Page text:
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# The VECTORISE pragma

The vectoriser needs to know about all types and functions whose vectorised variants are directly implemented by the DPH library (instead of generated by the vectoriser), and it needs to know what the vectorised versions are. That is the purpose of the `VECTORISE`

pragma (which comes in in number of flavours).

## The basic VECTORISE pragma for values

Given a function `f`

, the vectoriser generates a vectorised version `f_v`

, which comprises the original, scalar version of the function and a second version lifted into array space. The lifted version operates on arrays of inputs and produces arrays of results in one parallel computation. The original function name is, then, rebound to use the scalar version referred to by `f_v`

. This differs from the original in that it uses vectorised versions for any embedded parallel array computations.

However, if a variable `f`

is accompanied by a pragma of the form

{-# VECTORISE f = e #-}

then the vectoriser defines `f_v = e`

and refrains from rebinding `f`

. This implies that for `f :: t`

, `e`

's type is the `t`

vectorised (in particular), `e`

's type uses the array closure type `(:->)`

instead of the vanilla function space `(->)`

. The vectoriser checks that `e`

has the appropriate type.

**Caveat:** Currently, the type is indeed checked by the vectoriser by comparing Core types. It would be better to perform that check in the type checker to instantiate the type of `f_v`

appropriately if it is overly general. At the moment, the vectorised version of `t`

and the inferred type of `e`

need to exactly match up (including all dictionaries *and their order*).

## The NOVECTORISE pragma for values

If a variable `f`

is accompanied by a pragma

{-# NOVECTORISE f #-}

then it is ignored by the vectoriser — i.e., no function `f_v`

is generated and `f`

is left untouched.

**Caveat:** If `f`

's definition contains bindings that are being floated to the toplevel, those bindings will still be vectorised.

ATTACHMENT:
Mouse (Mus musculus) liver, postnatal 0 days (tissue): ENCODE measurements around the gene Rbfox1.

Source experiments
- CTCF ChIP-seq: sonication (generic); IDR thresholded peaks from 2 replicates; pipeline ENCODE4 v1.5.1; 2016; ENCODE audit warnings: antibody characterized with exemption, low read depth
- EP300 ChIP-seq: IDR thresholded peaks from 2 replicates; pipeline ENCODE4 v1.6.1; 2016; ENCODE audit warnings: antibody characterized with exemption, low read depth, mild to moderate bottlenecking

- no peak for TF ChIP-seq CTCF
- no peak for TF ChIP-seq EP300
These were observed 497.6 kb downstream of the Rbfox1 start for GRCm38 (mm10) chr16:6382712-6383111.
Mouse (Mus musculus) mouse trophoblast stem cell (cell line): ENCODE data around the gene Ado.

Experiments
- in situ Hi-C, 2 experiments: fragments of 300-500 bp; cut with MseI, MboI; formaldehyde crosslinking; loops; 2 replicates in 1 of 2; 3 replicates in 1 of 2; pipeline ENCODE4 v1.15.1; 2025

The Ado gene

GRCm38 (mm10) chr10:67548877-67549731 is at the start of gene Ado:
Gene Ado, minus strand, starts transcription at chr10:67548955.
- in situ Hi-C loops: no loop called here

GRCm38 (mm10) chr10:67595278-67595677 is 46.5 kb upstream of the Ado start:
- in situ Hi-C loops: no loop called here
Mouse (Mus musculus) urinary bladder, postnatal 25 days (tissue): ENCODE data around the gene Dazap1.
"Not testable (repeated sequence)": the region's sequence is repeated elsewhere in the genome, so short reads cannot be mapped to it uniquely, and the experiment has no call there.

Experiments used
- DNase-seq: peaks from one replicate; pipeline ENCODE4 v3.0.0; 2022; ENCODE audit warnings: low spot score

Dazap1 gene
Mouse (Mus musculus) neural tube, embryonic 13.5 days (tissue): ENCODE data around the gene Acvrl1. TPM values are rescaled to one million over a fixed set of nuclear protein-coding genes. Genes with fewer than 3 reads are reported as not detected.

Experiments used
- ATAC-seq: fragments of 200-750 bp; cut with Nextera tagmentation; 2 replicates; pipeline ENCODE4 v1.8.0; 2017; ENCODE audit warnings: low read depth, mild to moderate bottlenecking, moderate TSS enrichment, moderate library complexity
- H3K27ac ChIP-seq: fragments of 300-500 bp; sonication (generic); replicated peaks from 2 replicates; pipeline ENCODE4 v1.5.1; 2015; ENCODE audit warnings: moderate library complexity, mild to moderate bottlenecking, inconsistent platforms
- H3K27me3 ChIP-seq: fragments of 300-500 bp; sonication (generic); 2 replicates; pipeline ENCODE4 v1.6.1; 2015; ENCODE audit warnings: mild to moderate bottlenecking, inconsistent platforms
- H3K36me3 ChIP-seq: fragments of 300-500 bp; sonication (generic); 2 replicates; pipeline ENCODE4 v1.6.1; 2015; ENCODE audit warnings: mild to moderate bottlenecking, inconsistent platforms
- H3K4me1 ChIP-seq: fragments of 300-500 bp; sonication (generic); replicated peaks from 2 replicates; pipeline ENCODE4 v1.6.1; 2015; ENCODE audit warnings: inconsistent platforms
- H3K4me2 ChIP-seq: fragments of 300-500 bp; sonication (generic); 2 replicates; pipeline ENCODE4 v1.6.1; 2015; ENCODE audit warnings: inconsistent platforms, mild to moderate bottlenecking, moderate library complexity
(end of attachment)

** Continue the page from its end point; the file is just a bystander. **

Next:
## The VECTORISE SCALAR pragma for functions

Functions that contain no array computations, especially if they are cheap (such as `(+)`

), should not be vectorised, but applied by simply mapping them over an array. This could be achieved by using the `VECTORISE`

pragma with an appropriate right-hand side, but leads to repetitive code that we rather like the compiler to generate.

If a unary function `f`

is accompanied by a pragma

{-# VECTORISE SCALAR f #-}

then the vectoriser generates

f_v = closure1 f (scalar_map f)

and keeps `f`

unchanged.

For a binary function, it generates

f_v = closure2 f (scalar_zipWith f)

for a tertiary function, it generates

f_v = closure3 f (scalar_zipWith3 f)

and so on. (The variable `f`

must have a proper function type.)

## The basic VECTORISE pragma for type constructors

{-# VECTORISE type T = ty #-}

**TODO**

- Maybe don't have a rhs, but make this pragma mean that
`T`

should be vectorised as if the module containing`T`

would have been vectorised. (Post-hoc vectorisation of a data type.)

## The VECTORISE SCALAR pragma for type constructors

For a type constructor `T`

, the pragma

{-# VECTORISE SCALAR T #-}

indicates that the type is scalar; i.e., it has no embedded arrays. Note that the type cannot be parameterised (as we could not rule out that any of the type parameters at a usage site is an array type.)

The type constructor `T`

must be in scope, but it may be imported.